National Police chief Gen. Idham Azis has issued an edict announcing that the police will take strict action against people who conduct mass gatherings during the COVID-19 pandemic. In the edict, dated March 19, Idham urged the public to refrain from organizing mass gatherings in public places or private properties. Several examples of mass gatherings prohibited by the edict include social meetings, workshops, music festivals, carnivals, sports events, fairs, mass protests and family receptions. Topics : Jakarta Governor Anies Baswedan declared a 14-day state of emergency in the capital city on Saturday in an effort to contain the COVID-19 pandemic.He urged all stakeholders – including corporations, social organizations and religious groups – to take drastic action to prevent the spread of the disease during the state of emergency.”Officers from the Jakarta Police, the Jakarta Military Command and provincial administrations will be out in the field on Monday to make sure everybody obeys the policy.”Indonesia reported 514 confirmed COVID-19 cases nationwide with 48 deaths as of Sunday afternoon. “If the situation is pressing and cannot be avoided, mass gatherings should be conducted with participants maintaining a safe distance from each other and they must follow the government’s COVID-19 prevention procedures,” he said. He also warned the public to refrain from stockpiling food and other basic necessities. “Police officers are required to take the necessary police action according to prevailing laws and regulations should they find any party violating this edict,” Idham said.President Joko “Jokowi” Widodo recently called on the public to work, study and worship from home to prevent a nationwide outbreak, but he stressed that the government was “not leaning toward issuing a lockdown policy”.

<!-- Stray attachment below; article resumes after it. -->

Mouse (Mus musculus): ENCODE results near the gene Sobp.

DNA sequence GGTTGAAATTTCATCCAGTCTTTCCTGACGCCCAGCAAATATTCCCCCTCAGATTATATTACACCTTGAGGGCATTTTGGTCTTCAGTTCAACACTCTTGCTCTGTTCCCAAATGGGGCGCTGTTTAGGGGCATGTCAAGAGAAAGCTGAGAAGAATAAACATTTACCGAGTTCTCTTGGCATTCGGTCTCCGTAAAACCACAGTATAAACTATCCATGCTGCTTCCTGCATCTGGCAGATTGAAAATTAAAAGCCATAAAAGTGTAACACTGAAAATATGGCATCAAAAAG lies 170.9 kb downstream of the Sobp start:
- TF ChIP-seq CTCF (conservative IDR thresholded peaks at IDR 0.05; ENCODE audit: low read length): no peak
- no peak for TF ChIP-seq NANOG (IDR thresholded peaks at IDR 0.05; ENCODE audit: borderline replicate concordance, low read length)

On Monday, there were four roadside blasts in the capital which wounded four civilians, including a child, according to Kabul’s police. No group immediately claimed responsibility.Clashes in eastern Laghman province between security forces and the Taliban killed six security force members and wounded five, according to Haroon Yousufzai, a local military spokesman. The ministry of defense said the Taliban also suffered heavy casualties.The Afghan government and foreign powers including the United States have been calling on the group to reduce violence, saying it is hindering progress on moving towards formal peace talks. Afghan security forces arrested three senior South Asia Islamic State members including the group’s regional leader, the government said on Monday.The militant group’s head of South Asia, Abu Omar Khorasani, was arrested in Kabul alongside the group’s spy chief and public relations officer, the General Directorate of National Security (NDS) and Interior Ministry said in a statement.”NDS will continue its comprehensive and targeted operations to hunt down senior leaders of regional terrorist groups and destroy the joint hubs of these terrorist networks,” the statement said. South Asia Islamic State is mainly focused on a small presence in Afghanistan, largely in the north, though it has waged high profile attacks further south in the capital.Afghan security forces arrested eight members of a network grouping Islamic State and Haqqani militants responsible for bloody attacks in the capital including on Sikh worshippers, the country’s security agency said last Wednesday.The ongoing violence underscored the challenges to securing lasting peace in Afghanistan even after the United States signed a troop withdrawal agreement with the militant Taliban in February.The Taliban, which says it opposes the Islamic State and has fought the group, has since held off on large-scale attacks on foreign forces or in major centers, though it has continued attacking Afghan security forces throughout the provinces. Topics :